All Commentary
Wednesday, June 1, 1960

Feet of Clay

Mr. Chamberlin is a skilled observer and re­porter of economic and political conditions at home and abroad. He has written a number of books, has lectured widely, and is a contribu­tor to The Wall Street Journal and many nationally known magazines.

Overestimation of the success of communism in the Soviet Union and in China is becoming the fash­ionable intellectual disease of the West. Khrushchev’s transpar­ently phony boasts of surpassing the American standard of living in the fairly near future are taken seriously, although as yet no queues have begun to form before Soviet consulates for permanent immigration permits. And it is a rare day when someone does not tell us that, unless American tax­payers put up a big contribution for the (who are somewhat fancifully sup­posed to keep their eyes glued on comparative production statistics of India and China) will decide that communism is really what the doctor ordered.

Writes the British publicist, former Laborite MP, and hot gos­peller of nationalization, Mr. Michael Foot, in a recent issue of The Spectator:

“Like it or not, one of the most spectacular events of our age is the comparative success of the communist economic systems… Considering the tumultuous forty years through which the Russians have lived, the achievement by any reckoning is stupendous.”

And Mr. Foot, who would quite sincerely repudiate the imputation of being a Communist him­self, uses the alleged stupendous success of the communist economic system as an argument for his own pet panacea: wholesale nationali­zation, public ownership and allo­cation of resources. And not a few Americans are proceeding from the assumption that the Soviet economy has turned out a howling success to the conclusion that America also should have more public direction of its economy and imitate the Soviet Union in other ways, as in greatly extending fed­eral controls and federal expendi­tures in education.

It is always easy to create a utopian picture of conditions in a country which is imperfectly known, like the Soviet Union, or hardly known at all, like Red China. It is always a temptation to assume, if something is amiss in the United States, that things are better ordered in Russia.

Mere misjudgment of a foreign country is relatively harmless. But it becomes harmful if it leads to ill-advised recommendations for imitation of the practices of this country, without any considera­tion of the over-all comparative balance sheet.

The Dead Do Not Complain

What about this assumption that the Soviet economy, now in its forty-third year, has fully vindicated itself by its results? First, it might be noted that a good many Russians and other na­tionals of the Soviet Union are in no position to express an opinion on this question—because their lives were prematurely cut short as a direct result of certain eco­nomic and administrative policies of the Soviet government.

Several million people perished in the famine of 1921-22, which was in large part a result of irra­tional persistence in a system known as war communism, which destroyed peasant incentive to pro­duce by requisitioning arbitrarily whatever the State decreed was his surplus grain. Several million more would have perished if American “imperialist capitalists,” large and small, functioning mainly through Mr. Herbert Hoover’s ARA (American Relief Administration), partly through various religious and philan­thropic groups, had not violated all the accepted rules of class war by bringing in food to save Rus­sians, Communists and non-Com­munists alike, from starvation.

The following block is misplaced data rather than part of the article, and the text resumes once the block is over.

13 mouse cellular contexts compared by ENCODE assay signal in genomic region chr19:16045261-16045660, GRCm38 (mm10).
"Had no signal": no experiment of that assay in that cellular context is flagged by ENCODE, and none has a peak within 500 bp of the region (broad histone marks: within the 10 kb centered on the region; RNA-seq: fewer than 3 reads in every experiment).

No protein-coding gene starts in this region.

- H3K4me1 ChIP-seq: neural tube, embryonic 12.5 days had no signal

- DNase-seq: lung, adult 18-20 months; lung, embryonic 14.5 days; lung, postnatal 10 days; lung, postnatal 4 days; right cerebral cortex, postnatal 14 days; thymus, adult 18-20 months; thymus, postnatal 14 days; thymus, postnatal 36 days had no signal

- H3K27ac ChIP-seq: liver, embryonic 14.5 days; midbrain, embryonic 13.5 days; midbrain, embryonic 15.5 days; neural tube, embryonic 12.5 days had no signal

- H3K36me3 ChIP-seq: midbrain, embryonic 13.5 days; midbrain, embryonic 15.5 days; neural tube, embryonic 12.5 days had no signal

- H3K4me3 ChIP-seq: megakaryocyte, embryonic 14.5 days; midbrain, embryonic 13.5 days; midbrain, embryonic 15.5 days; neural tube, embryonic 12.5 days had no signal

There was another famine in 1932-33 which took at least four million victims. This was even more clearly due to Soviet eco­nomic policies than the disaster of 1921-22. It grew directly out of the determination of Stalin to im­pose collective farming; starvation was the penalty when the peasants cut down production and neglected their fields.

Some ten million persons passed through slave labor concentration camps during a quarter of a cen­tury of Stalin’s terrible rule. Here again there was a direct connec­tion with the economic policies which Mr. Foot finds so admirable and successful. For much timber cutting, digging of canals, coal and gold mining, and railway con­struction was the work of the hor­ribly maltreated, overworked, underfed prisoners in these camps, of whom a large number died.

If one further counts the un­known numbers put to death in paranoid purges, the many victims of the deportations under appal­lingly inhuman conditions from Poland and the Baltic States, the abnormally high percentage of German, Italian, and other war prisoners who died in captivity, it is evident that the price of the Soviet economic system, in terms of human lives, was fantastically high and incomparably higher than any sacrifice required under alternative systems.

Few Consumer Items

And, even if one puts aside the dead, and thinks only of the living Soviet citizens today, have they so much reason to regard their lot in life as supremely happy? It is true that, by forced development of a state-directed economy along militarist lines, the Soviet Union has developed capacity to inflict formidable damage on the United States or any other enemy—but with the virtual certainty of re­ceiving formidable damage in re­turn. But, as regards the thousand and one little comforts and ameni­ties that, along with such staple needs as food, clothing, and hous­ing, make up a national standard of living, the Soviet Union is easily at the bottom of the list of indus­trialized powers and shows little prospect of emerging from this position. One might think, on reading some of Khrushchev’s flights of fancy, that “catching up with America” was a reasonable prospect just around the corner.